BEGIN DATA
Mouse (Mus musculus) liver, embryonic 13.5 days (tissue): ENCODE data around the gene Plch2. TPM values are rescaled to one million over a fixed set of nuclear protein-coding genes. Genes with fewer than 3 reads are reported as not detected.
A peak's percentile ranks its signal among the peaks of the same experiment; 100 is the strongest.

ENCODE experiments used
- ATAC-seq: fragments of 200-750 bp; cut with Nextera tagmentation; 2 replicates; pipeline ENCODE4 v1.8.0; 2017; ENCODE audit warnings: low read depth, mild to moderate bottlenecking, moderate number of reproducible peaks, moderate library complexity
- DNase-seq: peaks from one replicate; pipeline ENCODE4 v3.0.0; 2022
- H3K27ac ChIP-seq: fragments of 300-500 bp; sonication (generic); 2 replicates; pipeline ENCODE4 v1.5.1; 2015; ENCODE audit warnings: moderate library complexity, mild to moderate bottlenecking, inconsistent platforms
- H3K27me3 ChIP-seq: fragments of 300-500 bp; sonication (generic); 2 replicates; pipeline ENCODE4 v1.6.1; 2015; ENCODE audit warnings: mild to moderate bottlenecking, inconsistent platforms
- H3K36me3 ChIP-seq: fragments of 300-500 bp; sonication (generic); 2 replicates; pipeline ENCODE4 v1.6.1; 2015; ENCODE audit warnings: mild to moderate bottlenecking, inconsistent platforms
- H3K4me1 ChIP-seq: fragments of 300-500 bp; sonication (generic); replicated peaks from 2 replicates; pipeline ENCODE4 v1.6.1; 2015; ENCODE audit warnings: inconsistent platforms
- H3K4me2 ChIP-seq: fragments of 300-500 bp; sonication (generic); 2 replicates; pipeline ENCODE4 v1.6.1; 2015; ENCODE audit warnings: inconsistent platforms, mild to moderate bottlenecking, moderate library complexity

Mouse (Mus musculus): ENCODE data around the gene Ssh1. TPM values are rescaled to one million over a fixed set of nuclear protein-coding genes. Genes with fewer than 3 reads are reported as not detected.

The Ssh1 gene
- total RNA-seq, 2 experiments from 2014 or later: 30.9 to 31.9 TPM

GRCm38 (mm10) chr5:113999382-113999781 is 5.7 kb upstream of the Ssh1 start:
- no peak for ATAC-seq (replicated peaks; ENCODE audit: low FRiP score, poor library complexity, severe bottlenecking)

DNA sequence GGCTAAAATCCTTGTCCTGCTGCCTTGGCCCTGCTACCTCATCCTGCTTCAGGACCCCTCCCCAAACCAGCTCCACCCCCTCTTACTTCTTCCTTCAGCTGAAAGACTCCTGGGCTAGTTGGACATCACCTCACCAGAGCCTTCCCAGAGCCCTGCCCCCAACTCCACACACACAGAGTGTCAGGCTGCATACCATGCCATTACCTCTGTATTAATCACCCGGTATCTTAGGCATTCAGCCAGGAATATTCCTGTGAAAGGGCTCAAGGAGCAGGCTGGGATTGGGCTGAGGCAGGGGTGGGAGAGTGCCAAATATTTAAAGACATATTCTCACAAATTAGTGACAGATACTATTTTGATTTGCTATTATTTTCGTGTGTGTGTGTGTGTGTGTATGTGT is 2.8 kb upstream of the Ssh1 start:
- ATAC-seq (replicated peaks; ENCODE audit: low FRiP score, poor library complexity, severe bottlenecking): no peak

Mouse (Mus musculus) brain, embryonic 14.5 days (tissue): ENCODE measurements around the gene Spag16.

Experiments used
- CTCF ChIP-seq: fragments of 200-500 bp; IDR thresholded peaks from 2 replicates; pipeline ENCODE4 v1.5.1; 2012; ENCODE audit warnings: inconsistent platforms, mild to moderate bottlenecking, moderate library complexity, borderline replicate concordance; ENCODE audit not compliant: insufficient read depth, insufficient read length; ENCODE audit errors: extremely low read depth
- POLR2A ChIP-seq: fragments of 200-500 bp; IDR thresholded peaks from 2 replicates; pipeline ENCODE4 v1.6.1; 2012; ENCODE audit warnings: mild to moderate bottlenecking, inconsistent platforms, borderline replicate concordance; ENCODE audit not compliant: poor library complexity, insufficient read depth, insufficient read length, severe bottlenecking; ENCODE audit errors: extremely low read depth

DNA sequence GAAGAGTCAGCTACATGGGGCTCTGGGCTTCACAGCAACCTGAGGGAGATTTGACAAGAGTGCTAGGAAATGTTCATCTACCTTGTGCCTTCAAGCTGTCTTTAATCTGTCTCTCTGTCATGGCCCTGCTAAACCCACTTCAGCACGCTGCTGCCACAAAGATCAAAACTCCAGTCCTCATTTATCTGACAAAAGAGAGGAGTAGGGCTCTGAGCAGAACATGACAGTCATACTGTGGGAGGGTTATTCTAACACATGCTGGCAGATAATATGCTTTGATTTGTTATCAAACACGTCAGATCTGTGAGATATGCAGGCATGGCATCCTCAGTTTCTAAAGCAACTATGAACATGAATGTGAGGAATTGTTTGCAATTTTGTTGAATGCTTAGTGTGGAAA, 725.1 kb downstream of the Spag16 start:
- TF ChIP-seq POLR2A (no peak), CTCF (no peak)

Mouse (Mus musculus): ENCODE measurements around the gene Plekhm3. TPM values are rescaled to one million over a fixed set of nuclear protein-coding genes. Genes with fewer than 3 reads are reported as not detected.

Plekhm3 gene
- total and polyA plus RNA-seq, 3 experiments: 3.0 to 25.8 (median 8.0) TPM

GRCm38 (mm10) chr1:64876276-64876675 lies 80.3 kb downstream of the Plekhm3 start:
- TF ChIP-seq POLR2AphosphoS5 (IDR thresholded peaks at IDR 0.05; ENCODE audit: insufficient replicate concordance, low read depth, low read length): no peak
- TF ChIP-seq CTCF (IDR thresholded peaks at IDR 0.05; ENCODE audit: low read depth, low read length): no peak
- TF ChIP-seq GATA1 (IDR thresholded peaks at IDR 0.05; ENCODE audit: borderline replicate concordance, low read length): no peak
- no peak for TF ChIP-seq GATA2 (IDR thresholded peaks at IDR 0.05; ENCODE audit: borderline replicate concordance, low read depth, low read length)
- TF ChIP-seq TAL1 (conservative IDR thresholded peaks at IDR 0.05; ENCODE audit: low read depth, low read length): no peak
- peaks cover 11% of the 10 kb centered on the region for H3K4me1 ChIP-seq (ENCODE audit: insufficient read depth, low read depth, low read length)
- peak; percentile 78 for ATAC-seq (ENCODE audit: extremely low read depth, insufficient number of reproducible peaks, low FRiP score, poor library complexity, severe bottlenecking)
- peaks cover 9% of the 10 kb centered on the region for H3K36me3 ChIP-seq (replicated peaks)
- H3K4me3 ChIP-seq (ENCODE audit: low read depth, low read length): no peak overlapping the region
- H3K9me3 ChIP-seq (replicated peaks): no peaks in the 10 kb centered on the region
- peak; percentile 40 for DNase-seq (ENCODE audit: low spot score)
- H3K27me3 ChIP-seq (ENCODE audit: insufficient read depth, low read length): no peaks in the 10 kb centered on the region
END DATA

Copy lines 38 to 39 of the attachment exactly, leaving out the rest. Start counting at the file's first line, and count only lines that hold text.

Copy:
- peak; percentile 40 for DNase-seq (ENCODE audit: low spot score)
- H3K27me3 ChIP-seq (ENCODE audit: insufficient read depth, low read length): no peaks in the 10 kb centered on the region